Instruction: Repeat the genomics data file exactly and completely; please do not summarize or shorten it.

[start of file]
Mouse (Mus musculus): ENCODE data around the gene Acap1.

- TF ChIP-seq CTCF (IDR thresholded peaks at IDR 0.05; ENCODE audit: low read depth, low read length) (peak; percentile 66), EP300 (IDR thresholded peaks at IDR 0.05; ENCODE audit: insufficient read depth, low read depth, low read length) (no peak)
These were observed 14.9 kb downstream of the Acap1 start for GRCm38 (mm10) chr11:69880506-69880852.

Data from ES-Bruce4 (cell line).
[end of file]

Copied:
Mouse (Mus musculus): ENCODE data around the gene Acap1.

- TF ChIP-seq CTCF (IDR thresholded peaks at IDR 0.05; ENCODE audit: low read depth, low read length) (peak; percentile 66), EP300 (IDR thresholded peaks at IDR 0.05; ENCODE audit: insufficient read depth, low read depth, low read length) (no peak)
These were observed 14.9 kb downstream of the Acap1 start for GRCm38 (mm10) chr11:69880506-69880852.

Data from ES-Bruce4 (cell line).